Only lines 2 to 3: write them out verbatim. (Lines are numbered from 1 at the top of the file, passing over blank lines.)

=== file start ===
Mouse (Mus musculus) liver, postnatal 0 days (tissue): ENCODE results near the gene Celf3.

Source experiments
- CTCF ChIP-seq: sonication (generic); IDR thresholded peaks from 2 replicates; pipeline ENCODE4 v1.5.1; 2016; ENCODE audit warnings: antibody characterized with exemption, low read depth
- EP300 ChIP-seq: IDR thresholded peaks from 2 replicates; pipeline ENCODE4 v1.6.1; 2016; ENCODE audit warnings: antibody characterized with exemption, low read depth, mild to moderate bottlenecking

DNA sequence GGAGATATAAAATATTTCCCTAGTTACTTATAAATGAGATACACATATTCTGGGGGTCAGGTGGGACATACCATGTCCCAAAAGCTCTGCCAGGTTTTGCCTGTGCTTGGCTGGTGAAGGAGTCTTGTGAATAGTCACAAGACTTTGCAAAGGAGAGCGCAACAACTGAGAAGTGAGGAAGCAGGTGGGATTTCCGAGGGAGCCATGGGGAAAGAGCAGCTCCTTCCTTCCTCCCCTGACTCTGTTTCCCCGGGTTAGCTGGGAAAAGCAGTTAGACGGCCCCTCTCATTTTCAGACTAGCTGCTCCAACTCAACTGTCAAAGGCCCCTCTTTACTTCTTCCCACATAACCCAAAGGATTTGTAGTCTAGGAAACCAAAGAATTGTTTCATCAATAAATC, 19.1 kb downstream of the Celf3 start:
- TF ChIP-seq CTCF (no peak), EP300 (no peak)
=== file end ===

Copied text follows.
Source experiments
- CTCF ChIP-seq: sonication (generic); IDR thresholded peaks from 2 replicates; pipeline ENCODE4 v1.5.1; 2016; ENCODE audit warnings: antibody characterized with exemption, low read depth